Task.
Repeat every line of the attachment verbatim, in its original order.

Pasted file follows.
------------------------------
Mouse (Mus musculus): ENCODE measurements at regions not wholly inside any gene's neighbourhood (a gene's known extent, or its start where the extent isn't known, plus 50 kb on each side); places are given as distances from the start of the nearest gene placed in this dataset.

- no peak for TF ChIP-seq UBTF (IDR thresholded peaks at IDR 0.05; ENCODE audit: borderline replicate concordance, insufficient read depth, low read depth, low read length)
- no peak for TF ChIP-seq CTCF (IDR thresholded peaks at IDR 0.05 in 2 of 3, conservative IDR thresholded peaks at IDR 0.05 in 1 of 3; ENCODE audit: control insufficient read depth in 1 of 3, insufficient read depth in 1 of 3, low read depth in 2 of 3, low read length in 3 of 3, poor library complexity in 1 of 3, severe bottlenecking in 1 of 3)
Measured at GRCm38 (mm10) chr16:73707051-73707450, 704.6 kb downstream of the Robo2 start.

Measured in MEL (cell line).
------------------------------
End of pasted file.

Mouse (Mus musculus): ENCODE measurements at regions not wholly inside any gene's neighbourhood (a gene's known extent, or its start where the extent isn't known, plus 50 kb on each side); places are given as distances from the start of the nearest gene placed in this dataset.

- no peak for TF ChIP-seq UBTF (IDR thresholded peaks at IDR 0.05; ENCODE audit: borderline replicate concordance, insufficient read depth, low read depth, low read length)
- no peak for TF ChIP-seq CTCF (IDR thresholded peaks at IDR 0.05 in 2 of 3, conservative IDR thresholded peaks at IDR 0.05 in 1 of 3; ENCODE audit: control insufficient read depth in 1 of 3, insufficient read depth in 1 of 3, low read depth in 2 of 3, low read length in 3 of 3, poor library complexity in 1 of 3, severe bottlenecking in 1 of 3)
Measured at GRCm38 (mm10) chr16:73707051-73707450, 704.6 kb downstream of the Robo2 start.

Measured in MEL (cell line).